airship
13th Dec 2004, 13:32
Am I to understand that not a single PPRuNer can come up with a new derogatory term?! :rolleyes:

I propose prunnad, meaning someone who goes to extreme lengths in order to milk the last drop in an online discussion ;)

And why not hexagonad, which is a French prunnad?! :O

Davaar
13th Dec 2004, 19:30
Now let me understand: Is that a hexa gonad (or witch's whatever), or a hexagon ad? The first seems to come close to bumping up against the hotel lobby rule. Just asking.

tony draper
13th Dec 2004, 20:26
Hmmm, one thinks a hexa gonad should be more rightly classed as a Warlock Mr Davaar.
:cool:

Davaar
13th Dec 2004, 20:36
As always, Dr draper, one is grateful for the refinement of definition.

tony draper
13th Dec 2004, 20:51
Hmmm, does that make old Adolf a mono gonad.
:rolleyes:

The Invisible Man
13th Dec 2004, 20:54
I've heard he keeps it in a free trade hall.

Davaar
13th Dec 2004, 21:05
How evocative are the two last posts, recalling the ballad of Samuel Hall, who only had one whatever; but that was not all. Musicologists will not lightly forget that poor Samuel had killed a man, and for that peccadillo had to something swing just to please the something King, dammitall.

tony draper
13th Dec 2004, 21:09
"My name it is Sam Hall an I hate yer one and all, blast yer hide".

Thats weird Mr Davaar ,thats the only song I know how to play the backing for on a guitar, as one regards singers as the lowest form of musical life.
:rolleyes:

Davaar
13th Dec 2004, 21:26
Yes. The Halls were a big family, of course, for we must not overlook their kinsman, Robert Hall, the Glasgow Glutton, of whom Google writes with such approval:
________________________________
Rab Ha', the Glesca Glutton is remembered by a man who farmed
Highflats, in Wester Kittochside, as Rab slept in his barn one night. Rab Ha', properly known as Robert Hall, is chiefly remembered for his exploit in successfully eating a whole calf, at one sitting, for a wager. He died in 1843 in a hay loft in Thistle Street, Hutchiesontown, and lies buried in Gorbals cemetery.
________________________________

The Samuel Halls were the defective branch, related by marriage one believes to the Welsh family of Morgan, headed as we need remind no one, by Danny Morgan, who had a tiny sexual whatever. 'Twas one inch .... Oh I forget the rest!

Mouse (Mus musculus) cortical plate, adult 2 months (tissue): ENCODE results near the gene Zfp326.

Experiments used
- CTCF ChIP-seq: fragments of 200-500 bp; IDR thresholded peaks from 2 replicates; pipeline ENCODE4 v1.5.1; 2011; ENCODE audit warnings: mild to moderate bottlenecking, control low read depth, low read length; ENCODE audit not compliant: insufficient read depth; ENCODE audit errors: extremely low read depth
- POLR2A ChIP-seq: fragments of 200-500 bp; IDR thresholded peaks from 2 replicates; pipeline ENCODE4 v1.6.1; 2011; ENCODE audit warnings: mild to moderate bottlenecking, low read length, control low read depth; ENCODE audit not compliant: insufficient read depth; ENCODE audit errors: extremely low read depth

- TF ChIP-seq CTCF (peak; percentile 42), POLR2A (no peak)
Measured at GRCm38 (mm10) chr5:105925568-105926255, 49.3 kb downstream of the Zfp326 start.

They in turn are believed to be sib to Sonia Snell, to whom, we learned long ago with regret, an accident befell. Still, she is probably over it by now.

tony draper
13th Dec 2004, 22:04
Eating a whole Calf? well, thats small potatoes compared to Sawney Bean and his brood, they devoured whole Clans.
:uhoh:

Davaar
13th Dec 2004, 22:41
You write a mean post, a mean post.

airship
14th Dec 2004, 11:32
Some clarification may be required re. hexagonad...

France is often called 'le hexagon': it can be drawn roughly as a hexagon, and then the coastline can be drawn in.

http://www.geographypages.co.uk/paris.gif

Well, it all made some sense to me yesterday... :O

CyclicRick
14th Dec 2004, 11:33
I knew a corporate jet pilot who's name was Krapp, I told him not to go to any English speaking nation for fear of ridicule and when he asked why I didn't have the heart to tell him!
There's a butcher down the road here who's name is F*ck! Yes I can proove it.
German names can be downright hilarious if you translate them,
these all exist:

Schweinebraten = Roast pork
Schimmelpfennig = Mouldy penny
Schweinheer = Pigs Army

There is even a little town in the eastern part of Germany called Hundeatem = Dogbreath!
also:
Darmstadt = Intestine Town
Eiterfeld = Puss (as in infected wound) field

The list is endless!

The SSK
14th Dec 2004, 13:44
Meanwhile back on topic...

There's a story I've heard more than once, but no amount of Googling will turn up today, of a practical joke played by one of the great English poets on another one (Coleridge? Wordsworth?) when one asked the other what 'prat' meant, and was told it was an item of monk's clothing, whereupon he included it in a published poem, much to everyone's hilarity.

Davaar
14th Dec 2004, 20:08
desk jockey, I think it was a slightly different word, and I think the poet may have been Browning.

tony draper
14th Dec 2004, 21:17
Heres a ancient one, shouted by Englishmen from the top of Senlac hill.

UT! UT! UT!

CWELLATH THA FYLL FRENCISC HUNDAS!

:rolleyes:

The SSK
15th Dec 2004, 13:14
desk jockey, I think it was a slightly different word, and I think the poet may have been Browning.

Ah, yes, now I suppose I should feel a right [email protected] rather than a right [email protected]

But how come anybody ever spotted it? That poem is 2000+ lines long and the offending word comes right at the end.